The Complainants have put up a further schedule of 172 trademarks also registered to various of them and other companies (who are not Complainants) in the Group. It is significant that the earliest of the registered OLD MUTUAL trademarks set out in the various annexures appears to be trademark number 1976/03077 which is registered in the name of the First Complainant with effect from January 24, 1980. The First Complainant also has several other registered trademarks.
The schedules also reflect a large number of trademarks registered in different countries thereafter in the name of the Second Complainant. Further trademarks registered also thereafter in the name of the First, Second, Third, Fifth and Seventh Complainants specifically. Among the trademarks put up are all either a wordmark OLD MUTUAL or a wordmark containing the words “old mutual” and describing a specific service in one of the businesses.
The schedules show that most, if not almost all, of the trademarks registered in foreign countries (i.e. not South Africa) have been registered in the name of the Second Complainant.
The Third Complainant is the registered owner of the Old Mutual trademark number 2051432 having been registered on April 8, 1997 in the United States of America.
The Fifth Complainant is the registered owner of the Namibian OLD MUTUAL trademark number 97/0676.
The Seventh Complainant is the registered owner of the OLD MUTUAL trademark in Swaziland, number 193/2015.
The trademarks set out in the schedules registered in the names of these Complainants are valid and operative. Although the Complaint does not mention the trademark holding of the Fourth and Sixth Complainants, Kenya and Zimbabwe are listed as being two of the 37 countries in which OLD MUTUAL trademarks are held.
The disputed domain name was registered on September 15, 2016. The Respondent was using the disputed domain name as part of a scam for its own commercial gain. The disputed domain name currently resolves to the website “www.wordpress.com”.
5. Parties’ Contentions
The Complainants contend that they became aware of the disputed domain name during October 2016 and that once it was registered it was being used as part of what they describe as an “advanced fee scam”. The Complainants put up copies of documents which have been sent to various consumers, both Old Mutual and non-Old Mutual clients, offering loans from Old Mutual Finance.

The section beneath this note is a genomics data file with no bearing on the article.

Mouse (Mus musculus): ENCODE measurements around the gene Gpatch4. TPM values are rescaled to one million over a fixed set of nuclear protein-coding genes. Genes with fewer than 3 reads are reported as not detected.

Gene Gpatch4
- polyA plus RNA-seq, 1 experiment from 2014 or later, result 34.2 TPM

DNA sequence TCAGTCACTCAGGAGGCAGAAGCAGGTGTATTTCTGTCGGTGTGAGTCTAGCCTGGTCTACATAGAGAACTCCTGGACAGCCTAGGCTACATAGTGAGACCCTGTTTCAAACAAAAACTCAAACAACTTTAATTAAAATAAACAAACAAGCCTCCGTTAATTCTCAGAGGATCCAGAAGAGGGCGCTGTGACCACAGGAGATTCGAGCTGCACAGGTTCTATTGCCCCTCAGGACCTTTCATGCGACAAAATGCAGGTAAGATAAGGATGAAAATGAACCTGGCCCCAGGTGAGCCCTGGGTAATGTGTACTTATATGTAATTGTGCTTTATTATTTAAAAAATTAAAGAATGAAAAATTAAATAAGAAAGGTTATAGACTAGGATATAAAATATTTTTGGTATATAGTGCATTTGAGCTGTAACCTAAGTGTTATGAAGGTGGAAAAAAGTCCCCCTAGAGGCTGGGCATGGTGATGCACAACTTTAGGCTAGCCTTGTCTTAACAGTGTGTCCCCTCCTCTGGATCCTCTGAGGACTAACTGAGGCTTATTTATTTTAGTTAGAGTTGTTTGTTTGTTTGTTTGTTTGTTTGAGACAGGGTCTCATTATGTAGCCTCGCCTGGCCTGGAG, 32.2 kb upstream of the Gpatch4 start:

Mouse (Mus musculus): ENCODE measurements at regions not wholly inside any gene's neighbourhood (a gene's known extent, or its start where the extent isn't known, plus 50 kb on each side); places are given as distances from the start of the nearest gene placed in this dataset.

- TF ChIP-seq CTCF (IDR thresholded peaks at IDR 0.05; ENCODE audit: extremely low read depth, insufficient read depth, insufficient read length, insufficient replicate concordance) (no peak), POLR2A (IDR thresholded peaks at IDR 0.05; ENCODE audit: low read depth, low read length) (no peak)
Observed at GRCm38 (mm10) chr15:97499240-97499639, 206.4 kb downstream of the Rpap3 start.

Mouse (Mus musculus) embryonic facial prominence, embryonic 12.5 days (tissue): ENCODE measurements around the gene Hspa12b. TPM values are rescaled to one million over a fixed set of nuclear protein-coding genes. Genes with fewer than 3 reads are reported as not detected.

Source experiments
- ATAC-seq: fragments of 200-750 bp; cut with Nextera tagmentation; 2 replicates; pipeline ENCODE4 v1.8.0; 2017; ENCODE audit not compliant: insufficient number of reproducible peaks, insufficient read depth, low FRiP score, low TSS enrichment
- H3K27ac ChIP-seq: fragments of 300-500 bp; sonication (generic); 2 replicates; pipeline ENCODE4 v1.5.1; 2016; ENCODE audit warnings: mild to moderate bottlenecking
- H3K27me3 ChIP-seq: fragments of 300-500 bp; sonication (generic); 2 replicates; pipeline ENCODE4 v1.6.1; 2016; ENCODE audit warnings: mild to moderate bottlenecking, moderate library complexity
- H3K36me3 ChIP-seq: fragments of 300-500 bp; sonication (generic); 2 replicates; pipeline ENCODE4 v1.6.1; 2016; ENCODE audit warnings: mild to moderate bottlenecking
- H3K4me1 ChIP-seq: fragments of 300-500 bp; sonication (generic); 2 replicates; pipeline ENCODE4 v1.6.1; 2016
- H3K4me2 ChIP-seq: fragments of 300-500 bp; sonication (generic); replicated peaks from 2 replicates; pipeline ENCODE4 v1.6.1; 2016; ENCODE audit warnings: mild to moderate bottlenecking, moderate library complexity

The Complainants point out that the disputed domain name appears at first blush to be legitimate and, in consequence, an increasing number of consumers are falling victim to what is described as the “advanced fee scam”. The Complainants point out further that the Respondent is not yet using an active website but they have concerns that this may well occur in the near future and that further confusion is already being created by the Respondent indulging in what they describe as fraudulent activities in misrepresenting itself as Old Mutual and also using the identical Old Mutual logo which is depicted on the Complainants’ documents.
The Complainants allege that the Group is the proprietor of the OLD MUTUAL trademark together with various marks incorporating that wordmark and that, although the Group holds far too many registrations worldwide to be included in this proceeding, they have furnished a selection of the OLD MUTUAL trademark registrations worldwide, naming 37 countries most of which are referred to in the schedules put up. They make particular mention of the Old Mutual websites, one of which is “www.oldmutual-finance.co.za”, and point out this is identical to the disputed domain name <oldmutual-finance.com> apart from the generic Top-Level Domain (“gTLD”) “.com” added.
The Complainants therefore submit they have acquired substantial statutory and common law rights over the many years of use of the name Old Mutual, that their registered trademarks are inherently distinctive and through its extensive user, the major advertising and promotional activities carried out by them, there is no question but they have rights derived from their trademarks and that the disputed domain name is identical if not confusingly similar to their trademarks.